Tension: a key building block in stories

A major building block in a good story is tension. Tension can be as simple as surprise at the way the writer has shaped a sentence, conjured an image or set up a series of events that create within the reader a curiosity that will not be satisfied until we find the answer to our initial question, why, what or how.

Tension is the key to engaging readers and to keep them turning the pages of your short story, novel or piece of non-fiction.  There is no reason to keep turning the pages if nothing is happening.

In her article, How to Build tension and Heighten the Stakes, Jessica Page Morrell points out that the stakes have to be high. She quotes Hemmingway’s Old Man and the Sea stating that, if Hemmingway’s character did not have a lot to prove the story would simply be a story about a man going to sea. Hemmingway’s character has a lot to prove and the stakes are high. That is why we keep reading, because we want him to succeed.

That is the other thing about building tension. The reader needs to believe in the character and want him or her to achieve whatever goal she or he has set out to accomplish. The character has to overcome challenges and that is from where the tension builds.

I have often spoken about the over use of dialogue and Jessica Page also talks about the importance of using dialogue to build tension. Poorly constructed dialogue can flatten a story and become a game of words between two people…one trying to say something cleverer than the next. This does not build tension. So how does dialogue build tension?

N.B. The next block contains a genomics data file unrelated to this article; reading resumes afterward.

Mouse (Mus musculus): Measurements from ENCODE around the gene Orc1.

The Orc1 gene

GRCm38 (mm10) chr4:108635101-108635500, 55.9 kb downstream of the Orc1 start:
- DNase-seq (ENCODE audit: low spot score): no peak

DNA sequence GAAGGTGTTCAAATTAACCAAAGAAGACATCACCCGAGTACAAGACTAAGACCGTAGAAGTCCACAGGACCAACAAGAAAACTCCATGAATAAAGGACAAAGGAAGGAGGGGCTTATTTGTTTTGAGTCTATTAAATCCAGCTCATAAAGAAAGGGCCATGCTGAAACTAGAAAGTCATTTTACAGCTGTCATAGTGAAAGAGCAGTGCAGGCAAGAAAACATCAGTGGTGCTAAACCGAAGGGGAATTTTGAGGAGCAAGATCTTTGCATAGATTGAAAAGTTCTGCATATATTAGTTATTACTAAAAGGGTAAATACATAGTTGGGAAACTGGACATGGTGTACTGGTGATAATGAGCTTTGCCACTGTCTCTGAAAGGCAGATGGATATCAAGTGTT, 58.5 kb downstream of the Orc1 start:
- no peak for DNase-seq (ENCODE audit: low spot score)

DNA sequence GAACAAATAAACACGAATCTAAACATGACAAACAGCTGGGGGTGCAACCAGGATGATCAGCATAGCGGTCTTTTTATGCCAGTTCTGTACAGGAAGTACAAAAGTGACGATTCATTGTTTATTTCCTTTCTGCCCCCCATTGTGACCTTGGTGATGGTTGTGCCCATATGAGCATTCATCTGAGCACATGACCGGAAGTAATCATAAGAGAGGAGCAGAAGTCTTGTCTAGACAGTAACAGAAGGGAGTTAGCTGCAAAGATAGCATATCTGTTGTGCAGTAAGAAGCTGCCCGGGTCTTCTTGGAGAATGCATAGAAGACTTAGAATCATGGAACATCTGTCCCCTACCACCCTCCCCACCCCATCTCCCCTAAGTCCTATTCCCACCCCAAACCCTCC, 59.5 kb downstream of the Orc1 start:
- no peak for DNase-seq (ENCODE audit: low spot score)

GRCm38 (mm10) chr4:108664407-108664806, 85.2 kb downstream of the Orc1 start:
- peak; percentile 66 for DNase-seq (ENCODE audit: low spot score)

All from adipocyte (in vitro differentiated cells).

Morrell says, “Tense dialogue is a tight, more intense version of real-life speech.”

Intensity is the key word here. When dialogue between two people ramps up in intensity it pulls the reader into the exchange. Again, the reader has a favourite, like a boxing match, and the reader wants that favourite to win. Why? What each says reveals the reason for the tense exchange.

So if a conversation goes on for pages the energy will gradually disappear and the reader will lose interest. Short, concise dialogue has the potential to be very powerful indeed. Even the way a character says one word has the power to make a reader understand someone’s pain, triumph, anger, joy and so on. One word, well placed and well used has enormous power.

Another point Morrell makes is that while readers want the tension to build stomach-knotting increments the reader also needs some time to catch a breath. We want the tension to build but we also want time to take in what we have read. So build into your story just a bit of time to relax…timing for these is crucial. They cannot go on for too long, nor can they be too short but like a comedy act they also need to appear in the right places throughout the script so choose the breathing space carefully.

Writing that builds tension has a number of features and Morrell lists these.

Here is a quick summary:

Hold back key information to the end. Be careful not to toy with the reader while you do that. No reader likes to feel that the writer is holding back key information just to tease him or her. Judicious use of this technique is important. Keep dropping pieces of information into the story so that it builds to a momentous revelation.

The key point Morrell makes which I can not reiterate enough. Make sure your “opening paragraph creates intense curiosity.Enjoy Morrell’s article and to refer to it often as you write. It makes important and salient points.

Source: http://www.writersdigest.com/




story writing